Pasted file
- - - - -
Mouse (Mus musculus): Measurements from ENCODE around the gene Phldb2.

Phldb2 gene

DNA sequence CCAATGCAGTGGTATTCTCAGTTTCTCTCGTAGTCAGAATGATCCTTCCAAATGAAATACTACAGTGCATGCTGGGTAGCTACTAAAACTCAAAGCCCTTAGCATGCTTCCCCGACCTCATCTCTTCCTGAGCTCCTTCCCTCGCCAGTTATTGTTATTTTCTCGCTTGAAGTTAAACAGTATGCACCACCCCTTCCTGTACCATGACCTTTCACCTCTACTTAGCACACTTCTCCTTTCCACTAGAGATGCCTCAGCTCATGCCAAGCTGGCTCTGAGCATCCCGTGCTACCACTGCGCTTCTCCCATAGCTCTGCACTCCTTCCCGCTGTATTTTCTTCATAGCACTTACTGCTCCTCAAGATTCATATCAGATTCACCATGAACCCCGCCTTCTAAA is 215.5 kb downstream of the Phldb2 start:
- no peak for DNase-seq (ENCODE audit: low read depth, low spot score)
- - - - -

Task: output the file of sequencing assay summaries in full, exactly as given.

Mouse (Mus musculus): Measurements from ENCODE around the gene Phldb2.

Phldb2 gene

DNA sequence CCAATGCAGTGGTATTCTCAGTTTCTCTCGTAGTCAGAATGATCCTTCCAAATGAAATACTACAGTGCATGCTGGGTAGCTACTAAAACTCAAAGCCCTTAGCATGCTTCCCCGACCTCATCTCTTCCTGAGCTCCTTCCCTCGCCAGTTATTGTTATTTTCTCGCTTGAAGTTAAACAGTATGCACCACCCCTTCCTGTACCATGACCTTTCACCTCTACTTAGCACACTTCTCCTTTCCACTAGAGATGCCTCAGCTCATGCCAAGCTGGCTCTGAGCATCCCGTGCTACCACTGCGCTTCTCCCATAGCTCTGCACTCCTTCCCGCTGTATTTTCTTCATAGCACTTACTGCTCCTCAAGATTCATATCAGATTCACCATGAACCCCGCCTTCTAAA is 215.5 kb downstream of the Phldb2 start:
- no peak for DNase-seq (ENCODE audit: low read depth, low spot score)